The International Association of Women Judges (IAWJ) in partnership with the National Association of Women Judges Uganda (NAWJ-U) and the International Association of Women Judges- Kenya Chapter (IAWJ-KC) is implementing a project to increase the effectiveness of prosecutions and reduce the prevalence of labor trafficking in Kenya and Uganda. The project is funded by the United State Department of State through a grant to the Global Fund to End Modern Slavery. As part of this effort, the NAWJ-U and IAWJ-KC led inaugural virtual judicial trainings from September to November, 2021. The trainings were held live and included interactive exercises for participants; the training sessions were also recorded to allow absent participants to watch and complete the course at their own pace.
These trainings were designed to ensure that justice sector actors have a common understanding of the national and international trafficking in persons (TIP) legislation and its application, as well as the factual contexts of TIP at the local and regional level. In addition, the trainings focus on equipping justice sector actors with the knowledge and skills to identify possible TIP victims in cases that come before the courts in noncriminal contexts or in contexts in which trafficking victims are charged with criminal offenses (e.g., in labor disputes, deportation proceedings, or petty theft cases in which the defendant is acting under the control of another) so that they are able to recognize red flags of human trafficking. Ultimately, the trainings aim to promote the use of victim-centered and trauma-informed approaches at every stage of the criminal justice process.
In Kenya, 56 Judges and Magistrates participated in the trainings, which were facilitated by a rotating team of 14 IAWJ-KC trainers. As of now, 19 people have completed the training. Participants represented judicial districts across the country, including: Nairobi, Murang’a, Nyeri, Migori, Kisumu, Maua, Kabarnet, Wang’uru, Ngong, Eldoret, Nyamira, Wundanyl, Kandara, Kibera, Kakmega, Mpeketoni, Kericho, Busia, Mackakos, Kajido, Kithimani, Makueni, Makadara, Butere, Voi, Embu, Nyahururu, Narok, Bomet, Ogembo, and Molo.
Ms. Carolyn Marubu, a Counseling Psychologist, gave an expert presentation on trauma-informed care. Ms. Marubu spoke on the psychological impact of trauma and the way(s) in which trauma can affect witness testimony. Participants mentioned their appreciation for the discussion of “trauma bonding,” in which the victim may come to identify with the goals of the trafficker (“Stockholm syndrome”), and believed it gave them new insight as to why victims frequently would “clam up” and not testify clearly against their traffickers. They also commented that they now thought much of their training on how to evaluate witness demeanor (e.g., does the witness maintain eye contact, does s/he tell a coherent, sequential story) had failed to take into account the experience of trauma. They appreciated the opportunity Ms. Marubu afforded them to learn and integrate these ideas. Participants consistently referred to her presentation throughout the course, and several commented on its utility.
One Magistrate commented, “I think as judicial officers we need to have debriefing sessions after equally hearing these traumatizing cases.” Another added: “I have received a lot of crucial information and my eyes have been widely opened. Thank you to our facilitators, participants and our donors.”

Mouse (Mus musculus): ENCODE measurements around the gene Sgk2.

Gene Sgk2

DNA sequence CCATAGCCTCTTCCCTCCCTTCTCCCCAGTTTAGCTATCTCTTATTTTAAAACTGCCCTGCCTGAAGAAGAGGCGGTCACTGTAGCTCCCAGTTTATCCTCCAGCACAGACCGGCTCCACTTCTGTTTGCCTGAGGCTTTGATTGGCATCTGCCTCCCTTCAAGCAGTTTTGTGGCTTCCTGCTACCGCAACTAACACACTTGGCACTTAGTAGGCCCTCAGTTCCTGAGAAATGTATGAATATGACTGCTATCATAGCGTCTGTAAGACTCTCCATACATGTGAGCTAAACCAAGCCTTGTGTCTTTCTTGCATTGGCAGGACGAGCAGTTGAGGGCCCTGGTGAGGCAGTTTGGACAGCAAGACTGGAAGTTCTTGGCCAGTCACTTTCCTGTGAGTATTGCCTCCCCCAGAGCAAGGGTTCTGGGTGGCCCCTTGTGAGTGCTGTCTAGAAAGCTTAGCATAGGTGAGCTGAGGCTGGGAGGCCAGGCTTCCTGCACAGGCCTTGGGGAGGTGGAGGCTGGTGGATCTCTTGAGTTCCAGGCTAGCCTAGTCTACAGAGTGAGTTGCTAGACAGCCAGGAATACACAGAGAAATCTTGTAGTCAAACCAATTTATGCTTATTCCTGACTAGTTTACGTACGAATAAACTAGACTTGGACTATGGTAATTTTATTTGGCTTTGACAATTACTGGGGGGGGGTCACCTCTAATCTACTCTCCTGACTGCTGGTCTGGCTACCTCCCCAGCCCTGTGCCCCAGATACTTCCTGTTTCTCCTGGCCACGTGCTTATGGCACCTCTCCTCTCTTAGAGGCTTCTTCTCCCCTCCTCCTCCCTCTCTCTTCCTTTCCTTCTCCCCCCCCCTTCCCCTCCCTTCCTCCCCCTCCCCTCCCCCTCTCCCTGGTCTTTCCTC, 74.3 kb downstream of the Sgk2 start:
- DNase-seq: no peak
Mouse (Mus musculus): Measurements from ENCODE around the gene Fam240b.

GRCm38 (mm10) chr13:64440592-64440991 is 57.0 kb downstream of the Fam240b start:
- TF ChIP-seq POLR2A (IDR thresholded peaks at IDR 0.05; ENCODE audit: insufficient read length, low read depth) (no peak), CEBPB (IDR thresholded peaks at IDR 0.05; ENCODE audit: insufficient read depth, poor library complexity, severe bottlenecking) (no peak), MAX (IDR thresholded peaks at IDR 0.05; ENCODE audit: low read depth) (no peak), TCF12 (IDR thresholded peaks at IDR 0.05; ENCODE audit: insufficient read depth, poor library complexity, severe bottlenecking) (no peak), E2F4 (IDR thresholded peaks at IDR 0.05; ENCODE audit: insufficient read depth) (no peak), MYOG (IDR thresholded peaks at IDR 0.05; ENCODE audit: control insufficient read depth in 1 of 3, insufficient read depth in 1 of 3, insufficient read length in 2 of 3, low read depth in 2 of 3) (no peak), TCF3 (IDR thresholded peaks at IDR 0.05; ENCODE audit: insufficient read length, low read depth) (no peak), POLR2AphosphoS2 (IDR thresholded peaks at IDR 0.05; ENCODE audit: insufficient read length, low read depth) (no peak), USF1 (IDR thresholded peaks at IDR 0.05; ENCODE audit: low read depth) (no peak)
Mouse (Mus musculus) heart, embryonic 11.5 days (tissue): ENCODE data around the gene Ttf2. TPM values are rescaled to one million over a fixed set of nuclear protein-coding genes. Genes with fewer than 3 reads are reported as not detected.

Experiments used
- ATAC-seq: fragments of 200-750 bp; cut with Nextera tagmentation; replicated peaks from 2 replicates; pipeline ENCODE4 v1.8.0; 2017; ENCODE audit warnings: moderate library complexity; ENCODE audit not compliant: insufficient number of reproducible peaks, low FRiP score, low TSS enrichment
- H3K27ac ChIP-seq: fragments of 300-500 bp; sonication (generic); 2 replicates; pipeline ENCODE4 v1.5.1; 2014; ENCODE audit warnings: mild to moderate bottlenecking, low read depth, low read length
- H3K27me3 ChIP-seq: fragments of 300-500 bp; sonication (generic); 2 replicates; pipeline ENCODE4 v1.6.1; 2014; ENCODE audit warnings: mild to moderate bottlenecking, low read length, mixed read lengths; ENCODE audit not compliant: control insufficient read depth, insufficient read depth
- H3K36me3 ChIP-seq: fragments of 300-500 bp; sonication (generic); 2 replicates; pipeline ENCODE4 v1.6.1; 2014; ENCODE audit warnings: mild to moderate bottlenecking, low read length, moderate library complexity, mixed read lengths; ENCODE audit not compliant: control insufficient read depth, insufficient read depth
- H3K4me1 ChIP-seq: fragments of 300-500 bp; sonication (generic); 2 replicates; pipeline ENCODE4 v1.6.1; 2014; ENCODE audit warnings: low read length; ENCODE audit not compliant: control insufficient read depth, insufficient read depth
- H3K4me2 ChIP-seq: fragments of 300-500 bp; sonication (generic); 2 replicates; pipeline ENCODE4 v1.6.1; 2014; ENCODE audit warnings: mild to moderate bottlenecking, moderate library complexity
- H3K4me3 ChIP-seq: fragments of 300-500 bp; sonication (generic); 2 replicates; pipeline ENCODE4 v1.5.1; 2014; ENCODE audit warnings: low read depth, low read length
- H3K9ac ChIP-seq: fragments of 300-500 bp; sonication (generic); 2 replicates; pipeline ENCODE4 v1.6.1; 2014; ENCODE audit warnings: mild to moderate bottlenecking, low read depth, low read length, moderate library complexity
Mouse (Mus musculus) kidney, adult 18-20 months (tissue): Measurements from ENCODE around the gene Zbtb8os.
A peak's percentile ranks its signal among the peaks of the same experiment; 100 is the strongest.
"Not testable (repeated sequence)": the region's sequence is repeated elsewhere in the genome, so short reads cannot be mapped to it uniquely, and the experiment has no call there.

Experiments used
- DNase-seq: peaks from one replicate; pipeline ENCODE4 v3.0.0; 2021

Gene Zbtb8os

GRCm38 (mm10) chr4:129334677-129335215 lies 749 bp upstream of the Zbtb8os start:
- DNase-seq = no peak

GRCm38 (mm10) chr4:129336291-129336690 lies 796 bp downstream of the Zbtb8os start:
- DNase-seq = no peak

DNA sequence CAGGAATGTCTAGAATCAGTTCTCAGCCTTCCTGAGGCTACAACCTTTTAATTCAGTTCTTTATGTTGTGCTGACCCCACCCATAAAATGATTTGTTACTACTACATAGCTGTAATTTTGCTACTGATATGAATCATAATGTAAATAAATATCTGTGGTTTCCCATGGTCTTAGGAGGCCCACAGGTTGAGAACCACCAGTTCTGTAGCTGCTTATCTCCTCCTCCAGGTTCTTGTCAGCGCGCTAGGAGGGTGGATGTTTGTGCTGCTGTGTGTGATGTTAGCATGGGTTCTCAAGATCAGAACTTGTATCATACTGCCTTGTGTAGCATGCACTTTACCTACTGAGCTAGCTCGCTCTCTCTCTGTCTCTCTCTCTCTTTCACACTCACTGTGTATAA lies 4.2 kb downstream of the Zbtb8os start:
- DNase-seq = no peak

In Uganda, 25 Judges and Magistrates participated in a training, which was facilitated by 10 NAWJ-U trainers; As of now, 6 people have completed the training. Participants represented judicial districts across the country, including: Arua, KumiNyowa and Amuru, Oyam, Kibooga, Yumbe, Masaka, Kotido, Soroti, Kabale, Iganga, Hoima, Nsangi, Moroto, Mbale, Makindye, Mubende, Gulu, Masindi, Mukono, Mbara / Sanga, Nabweru, Bugembe.
Ms. Agnes Igoye, Uganda’s Deputy National Coordinator for Prevention of Trafficking in Persons and Training Manager at the Directorate of Citizenship and Immigration Control Office, delivered a presentation on “Trauma- Informed Care and Trauma- Informed Systems.” Ms. Agnes spoke about the importance for all justice sector actors to understand trauma and how trauma affects victims’ responses to services and the criminal justice process. Participants appreciated the presentation by Agnes Igoye on the psychological impact of trauma and the way(s) in which trauma can affect witness testimony. She described a childhood experience of having been forced to work for the Lord’s Resistance Army, and how this experience has shaped her research interests and professional development; she is a powerful speaker, and we hope to include her in future trainings.
Following the training activities, IAWJ received positive feedback from participants. One participant from Uganda commented that “the concept of TIP, now I know that it happens daily within the country. Previously, I thought it was only cross border.” Another stated that they “appreciated the wide scope of the concept of human trafficking, victim care and handling plus the best practices shared by different stakeholders.”
In 2022, NAWJ-U and IAWJ-KC will organize several virtual and in-person multi-sector trainings for judges, prosecutors, police, service providers and border officers. These important capacity building activities all serve to strengthen the knowledge and skills of key stakeholders in implementing victim -centered investigations and adjudications.
Session I of the first judicial training session for Kenya held on 13th September, 2021
This article and the IAWJ project were funded by a grant from the United States Department of State. The opinions, findings and conclusions stated herein are those of the author and do not necessarily reflect those of the United States Department of State.